As things tend to go in novels, the unpleasant behaviours and attitudes of Mary Lennox are shown to not be the consequence of being entirely unloved as the young child of parents who didn’t want her and did all they could to pretend she didn’t exists. The cynical side of me cannot help but be a little satisfied that such nasty people died of Cholera while their daughter survived and found a better life than she was ever likely to have had with them. 

While there are numerous TV and film adaptations of the story, there’s no substitute for reading the book and enjoying the story as it was meant to be. . 

A Favourite Classic Novel: ‘Wuthering Heights’ by Emily Bronte

When this book was published, Victorian audiences didn’t know what to make of it. It wasn’t the light, fluffy romance and romp that they were accustomed to. Instead, it was dark, violent, and stormy, and there was no happy ending for most of the characters. 

‘Wuthering Heights’ is about love, but it’s not romantic. It’s about dysfunction, selfishness, misunderstanding, bullying and manipulation. Much like Heathcliff and the Yorkshire moors on which the novel is set, it’s a bit dismal and morose most of the time, but it has power and substance that are fascinating and somewhat spellbinding. 

I love the power of the writing and the tempest that inhabits the characters and their relationships. I am fascinated by the cleverness of the intrigue and mystery woven into the narrative. I enjoy the fact that the narrators, Nellie Dean and Mr Lockwood, tell the story as though they are objective onlookers, but when you delve into the story, you can see that neither of them is innocent or objective as the story develops. All the characters are flawed and selfish and broken in one way or another, and I remain unconvinced that we’re meant to actually like any of them. It really is a fascinating study of human psychology as much as it is a compelling work of fiction. 

Even so, the story works because it is expertly written. The storytelling and the imagery are profound and beautifully constructed. The story appeals to our human nature, and to those voyeuristic tendencies that make people watch on with interest as things go wrong, take satisfaction in the misery of others, and slow down to get a better look at car accidents or natural disasters.  

I have read ‘Withering Heights’ more times than I can remember, and I know I will read it again. It may have been published in 1847, but it’s a story that, for me at least, will never get old.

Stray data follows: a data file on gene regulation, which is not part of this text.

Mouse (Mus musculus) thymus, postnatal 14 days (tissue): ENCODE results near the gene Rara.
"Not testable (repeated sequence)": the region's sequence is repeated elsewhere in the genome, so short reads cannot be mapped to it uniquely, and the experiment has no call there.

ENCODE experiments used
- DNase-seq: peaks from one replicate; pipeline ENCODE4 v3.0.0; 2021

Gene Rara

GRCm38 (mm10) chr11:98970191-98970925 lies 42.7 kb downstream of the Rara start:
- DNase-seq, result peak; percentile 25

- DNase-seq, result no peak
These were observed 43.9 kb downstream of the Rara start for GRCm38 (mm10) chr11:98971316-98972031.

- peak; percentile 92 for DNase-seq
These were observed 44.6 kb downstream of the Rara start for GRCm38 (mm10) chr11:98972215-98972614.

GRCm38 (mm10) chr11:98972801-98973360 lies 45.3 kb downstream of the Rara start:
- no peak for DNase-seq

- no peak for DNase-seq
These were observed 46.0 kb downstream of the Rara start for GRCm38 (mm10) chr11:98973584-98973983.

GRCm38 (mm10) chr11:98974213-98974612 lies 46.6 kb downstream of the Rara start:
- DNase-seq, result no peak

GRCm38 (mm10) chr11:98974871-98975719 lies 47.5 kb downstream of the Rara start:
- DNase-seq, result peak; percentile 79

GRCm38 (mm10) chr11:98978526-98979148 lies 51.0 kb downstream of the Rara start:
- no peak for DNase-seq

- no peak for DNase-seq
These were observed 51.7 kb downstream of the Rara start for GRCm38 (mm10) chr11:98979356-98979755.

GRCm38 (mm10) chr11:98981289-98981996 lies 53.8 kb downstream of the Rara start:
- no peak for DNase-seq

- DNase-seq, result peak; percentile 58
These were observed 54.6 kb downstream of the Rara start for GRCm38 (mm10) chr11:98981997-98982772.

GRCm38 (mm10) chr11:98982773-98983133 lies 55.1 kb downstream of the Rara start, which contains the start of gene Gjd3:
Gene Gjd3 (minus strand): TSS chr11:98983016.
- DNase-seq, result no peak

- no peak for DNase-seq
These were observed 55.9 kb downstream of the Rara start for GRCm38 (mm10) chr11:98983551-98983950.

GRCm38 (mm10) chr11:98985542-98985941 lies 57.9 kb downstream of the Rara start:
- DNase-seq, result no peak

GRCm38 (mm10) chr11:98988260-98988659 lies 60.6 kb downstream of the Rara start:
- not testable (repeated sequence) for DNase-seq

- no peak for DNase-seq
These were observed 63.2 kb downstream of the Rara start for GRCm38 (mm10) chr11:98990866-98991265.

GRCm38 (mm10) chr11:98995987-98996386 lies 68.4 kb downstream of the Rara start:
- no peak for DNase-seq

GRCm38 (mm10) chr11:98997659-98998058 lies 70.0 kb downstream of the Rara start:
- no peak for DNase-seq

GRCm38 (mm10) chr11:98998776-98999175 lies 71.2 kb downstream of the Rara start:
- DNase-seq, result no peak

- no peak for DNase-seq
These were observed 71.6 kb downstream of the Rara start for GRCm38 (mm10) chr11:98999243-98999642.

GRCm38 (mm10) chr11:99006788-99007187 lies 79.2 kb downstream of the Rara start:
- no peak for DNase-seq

A Favourite Classic Novel: ‘Bleak House’ by Charles Dickens

A beautiful vintage copy of Bleak House given to me by a friend as a birthday gift a few years ago, and the paperback copy I bought to replace my Penguin Classic edition which fell apart from overuse.

‘Bleak House’ takes Dickens’ readers off the streets and out of the factories of Victorian England, and immerses them in a complicated, old and bitterly fought legal case in which questions of inheritance, corruption and legality are explored. Dickens brings the court case to life through his characters who are, in one way or another, personally invested in the outcome. 

It’s far more than just a legal drama, though. It’s an epic tale of family, personal entanglements, deception, and even murder. Some characters know little of the past, while others know far more than they are willing to tell. 

I really love the way Dickens shrouds the past in mystery and develops an almost tanglible sense of intrigue in his storytelling in ‘Bleak House’. In contrast to ‘A Christmas Carol’, this is a much longer and more involved novel in which the development of both plot and characters is intricate and complex. It is written with Dickens’ typical satirical social commentary and acute insights into human nature. 

This is one of the best of Dickens’ novels, and sits at the top of my list of favourites alongside ‘A Christmas Carol’. 

A Favourite Classic Novel: ‘The Adventures of Tom Sawyer’ by Mark Twain

Tom Sawyer is one of those unforgettable characters of literature: cheeky, imaginative, adventurous and downright naughty. That he is able to get away with his mischief time after time is what has endeared him to generations of readers.

This is my personal favourite among the books by Mark Twain and, I believe, his best. 

Fabulous reading for kids, teens, families, adults… this is a timeless classic that everyone should read at least once.